What Does Paul Ryan’s Budget Plan Say about Student Loans?

Barry Lenson

What Does Paul Ryan’s Budget Plan Say about Student Loans?

What Does Paul Ryan’s Budget Plan Say about Student Loans?  We hardly ever write about politics on the StraighterLine blog.

In fact, we’re not writing about politics today. The purpose of today’s post is purely informational. We are only trying to answer the question that is posed in the title of today’s post: “What Does Paul Ryan’s Budget Plan Say about Student Loans?”

We are not saying that Ryan’s plan is going to become law, or will immediately affect student loans if the Romney/Ryan ticket wins. We are not trying to contrast Ryan’s plan against plans that are being put forth from the Obama/Biden ticket. Again, we are only trying to answer the question that is posed in today’s title.

So, what does the Ryan budget plan say about student loans?

To find the answer to that question, we went right to the source, which is known as “The Path to Prosperity: A Blueprint for American Renewal.” It is a budget plan that Rep. Ryan, as House Budget Committee Chairman, submitted to the House for approval. You can get your own copy to review at http://budget.house.gov/prosperity/.

You have to dig a bit to find out what Ryan is proposing about student loans. But if you do that digging, here are some quotes that you will find . . .

  • “. . . instead of helping more students achieve their dreams, studies have shown that increased federal aid is simply being absorbed by tuition increases. While financial aid is intended to make college more affordable, there is growing evidence that it has had the opposite effect. Economists such as Richard Vedder point out that the decisions of colleges and universities to raise their prices would have been constrained if the federal government had not stepped in so often to subsidize rising tuitions.” – Page 40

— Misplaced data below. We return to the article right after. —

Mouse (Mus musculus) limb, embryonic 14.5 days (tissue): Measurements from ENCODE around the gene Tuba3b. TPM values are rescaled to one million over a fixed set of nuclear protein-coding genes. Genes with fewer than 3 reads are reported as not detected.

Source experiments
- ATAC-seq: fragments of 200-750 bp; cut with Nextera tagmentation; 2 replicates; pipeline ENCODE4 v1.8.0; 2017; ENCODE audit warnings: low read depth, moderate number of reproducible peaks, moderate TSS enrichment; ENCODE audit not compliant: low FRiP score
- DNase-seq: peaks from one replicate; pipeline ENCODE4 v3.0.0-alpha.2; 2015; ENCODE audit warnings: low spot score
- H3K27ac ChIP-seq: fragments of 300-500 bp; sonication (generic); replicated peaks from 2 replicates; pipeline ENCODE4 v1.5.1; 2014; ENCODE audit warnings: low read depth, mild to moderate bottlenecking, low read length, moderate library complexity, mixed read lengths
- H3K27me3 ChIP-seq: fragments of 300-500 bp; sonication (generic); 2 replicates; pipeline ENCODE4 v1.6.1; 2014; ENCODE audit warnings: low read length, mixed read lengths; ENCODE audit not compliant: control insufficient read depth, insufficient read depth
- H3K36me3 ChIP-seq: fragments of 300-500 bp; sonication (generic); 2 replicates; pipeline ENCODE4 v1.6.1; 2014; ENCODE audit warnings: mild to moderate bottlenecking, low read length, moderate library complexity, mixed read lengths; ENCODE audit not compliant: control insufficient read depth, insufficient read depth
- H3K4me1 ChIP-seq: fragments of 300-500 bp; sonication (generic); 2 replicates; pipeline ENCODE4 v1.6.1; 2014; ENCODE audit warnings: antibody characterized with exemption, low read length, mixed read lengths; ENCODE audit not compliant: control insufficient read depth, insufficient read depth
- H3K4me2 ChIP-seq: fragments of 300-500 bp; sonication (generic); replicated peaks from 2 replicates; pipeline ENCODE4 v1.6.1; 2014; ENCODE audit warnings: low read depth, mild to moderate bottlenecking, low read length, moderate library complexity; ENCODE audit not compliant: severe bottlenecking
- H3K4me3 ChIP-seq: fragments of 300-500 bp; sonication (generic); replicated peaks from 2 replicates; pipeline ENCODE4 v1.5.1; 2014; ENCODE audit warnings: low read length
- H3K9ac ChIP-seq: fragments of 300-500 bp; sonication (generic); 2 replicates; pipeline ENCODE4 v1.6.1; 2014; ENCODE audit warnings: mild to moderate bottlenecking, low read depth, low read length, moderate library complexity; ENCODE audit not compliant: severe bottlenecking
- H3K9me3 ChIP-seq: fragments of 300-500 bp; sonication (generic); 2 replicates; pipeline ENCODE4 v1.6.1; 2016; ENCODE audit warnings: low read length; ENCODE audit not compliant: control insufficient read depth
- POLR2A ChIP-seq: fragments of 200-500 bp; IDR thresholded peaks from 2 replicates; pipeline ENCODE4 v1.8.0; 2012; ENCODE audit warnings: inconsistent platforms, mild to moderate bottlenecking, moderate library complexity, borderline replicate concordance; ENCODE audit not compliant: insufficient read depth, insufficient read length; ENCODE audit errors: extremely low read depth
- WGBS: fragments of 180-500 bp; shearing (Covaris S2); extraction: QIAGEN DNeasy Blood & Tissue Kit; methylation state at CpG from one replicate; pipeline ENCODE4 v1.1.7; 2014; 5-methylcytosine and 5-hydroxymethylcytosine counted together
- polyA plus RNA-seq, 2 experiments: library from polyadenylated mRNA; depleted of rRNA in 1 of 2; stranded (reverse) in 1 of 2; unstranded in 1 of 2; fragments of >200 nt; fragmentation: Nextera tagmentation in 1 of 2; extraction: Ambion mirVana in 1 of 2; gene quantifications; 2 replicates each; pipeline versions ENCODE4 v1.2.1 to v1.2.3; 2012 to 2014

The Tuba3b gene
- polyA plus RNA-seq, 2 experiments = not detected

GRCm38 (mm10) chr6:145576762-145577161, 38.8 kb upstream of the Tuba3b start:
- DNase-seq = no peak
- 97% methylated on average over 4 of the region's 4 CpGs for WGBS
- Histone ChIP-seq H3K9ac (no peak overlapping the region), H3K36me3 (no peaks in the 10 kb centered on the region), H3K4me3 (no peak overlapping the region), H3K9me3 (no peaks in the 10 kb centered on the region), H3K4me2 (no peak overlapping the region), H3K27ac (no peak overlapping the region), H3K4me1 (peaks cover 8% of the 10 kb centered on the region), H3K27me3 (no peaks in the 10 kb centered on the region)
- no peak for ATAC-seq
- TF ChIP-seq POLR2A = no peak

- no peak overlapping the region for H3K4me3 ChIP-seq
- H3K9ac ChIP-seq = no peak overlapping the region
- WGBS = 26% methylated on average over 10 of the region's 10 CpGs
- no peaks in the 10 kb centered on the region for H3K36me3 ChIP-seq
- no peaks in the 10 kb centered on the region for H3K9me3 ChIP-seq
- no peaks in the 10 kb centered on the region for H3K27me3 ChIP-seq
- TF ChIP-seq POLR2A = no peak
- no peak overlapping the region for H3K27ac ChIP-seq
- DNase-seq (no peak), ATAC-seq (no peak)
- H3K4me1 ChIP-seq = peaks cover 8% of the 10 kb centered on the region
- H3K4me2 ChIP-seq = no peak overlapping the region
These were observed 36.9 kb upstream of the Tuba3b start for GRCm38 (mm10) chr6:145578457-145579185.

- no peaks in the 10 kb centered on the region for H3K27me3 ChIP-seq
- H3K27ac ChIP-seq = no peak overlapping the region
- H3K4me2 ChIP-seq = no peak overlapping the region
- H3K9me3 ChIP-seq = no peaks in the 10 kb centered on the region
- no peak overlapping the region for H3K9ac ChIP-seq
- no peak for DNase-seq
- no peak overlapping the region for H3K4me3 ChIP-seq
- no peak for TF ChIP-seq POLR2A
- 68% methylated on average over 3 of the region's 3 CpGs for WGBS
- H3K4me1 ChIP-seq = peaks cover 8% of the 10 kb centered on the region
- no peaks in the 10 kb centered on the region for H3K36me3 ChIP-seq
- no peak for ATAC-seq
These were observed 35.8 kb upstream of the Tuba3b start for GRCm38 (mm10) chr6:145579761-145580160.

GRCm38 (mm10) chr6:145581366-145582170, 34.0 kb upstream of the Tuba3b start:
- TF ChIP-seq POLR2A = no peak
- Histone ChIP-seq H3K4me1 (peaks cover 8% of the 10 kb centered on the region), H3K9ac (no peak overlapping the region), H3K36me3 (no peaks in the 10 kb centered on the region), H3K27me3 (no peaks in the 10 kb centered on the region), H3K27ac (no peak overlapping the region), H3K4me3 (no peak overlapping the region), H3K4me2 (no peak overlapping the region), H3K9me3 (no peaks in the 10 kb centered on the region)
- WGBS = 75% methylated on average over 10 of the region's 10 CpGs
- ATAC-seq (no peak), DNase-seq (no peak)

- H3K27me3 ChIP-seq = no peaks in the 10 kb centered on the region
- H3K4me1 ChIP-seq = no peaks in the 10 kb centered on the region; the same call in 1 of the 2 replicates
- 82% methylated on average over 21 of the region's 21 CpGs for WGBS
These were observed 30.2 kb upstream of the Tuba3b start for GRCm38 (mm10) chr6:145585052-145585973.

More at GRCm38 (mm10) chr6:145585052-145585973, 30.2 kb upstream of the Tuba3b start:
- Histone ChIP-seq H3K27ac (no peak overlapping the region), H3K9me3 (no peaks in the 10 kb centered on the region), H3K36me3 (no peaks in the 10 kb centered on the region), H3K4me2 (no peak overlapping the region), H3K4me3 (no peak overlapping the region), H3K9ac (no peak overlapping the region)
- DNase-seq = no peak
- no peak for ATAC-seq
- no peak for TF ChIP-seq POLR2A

• “Reform  the  Credit  Reform  Act  to  reflect  the  true  cost  of  federal  student loan  programs  that  are  driving  up  the  cost  of  tuition. In 2010, the government went from primarily guaranteeing private student loans to lending 100 percent of its student loan money directly through the Department of Education, turning the agency into one of the largest lending banks in the country. These student loan funds have to be borrowed from global credit markets at an average of at least $100 billion per year, adding to already dangerous federal debt levels. Even more problematic, according to outdated current scoring rules, these extremely risky loans appear as profit-making investments in the federal government’s books, thus encouraging more loan expansion, even though there is evidence that subsidized lending contributes to tuition inflation. Accounting for market risk in the scoring of these programs would simultaneously reflect their true cost to taxpayers and make risky expansions of these programs less likely to occur. To that end, this budget authorizes the use of fair-value accounting principles for any legislation dealing with federal loan and loan-guarantee programs.” - Pages 43-44
  • “Return Pell Grants to a sustainable funding path to ensure aid is available for the truly needy and to curb tuition inflation for all students.  Even the President’s budget acknowledges that college costs are on an unsustainable path. Furthermore, recent studies have demonstrated that increases in Pell Grants appear to be matched nearly one for one by increases in tuition at private universities. This budget puts Pell on a sustainable path by limiting the growth of financial aid and focusing it on low-income students who need it the most. This will force schools to reform and adapt. It will also ensure that Pell spending goes to students who truly need it.” – Page 44

So, what does this budget plan say about student loans? You can read the core of it above. To summarize, the plan says that federal loan programs have contributed to the growth of tuition at colleges and universities; that American taxpayers are contributing lots of money to loan programs that are not really helping students; and that the Pell Grant program needs to be reformed so that it provides more aid to needier students.

Related Readings

President Obama to Colleges: Keep Costs Down, and You’ll Get More Federal Dollars
The Cost of Education: Trends and Options
What Will the 2012 Elections Mean for American College Students?
Three Compelling Reasons to Avoid College Debt
New Country Financial Survey Finds that 25% of Americans Feel College Is Not a Good Investment
Student Loan Programs under Fire in Washington Budget Talks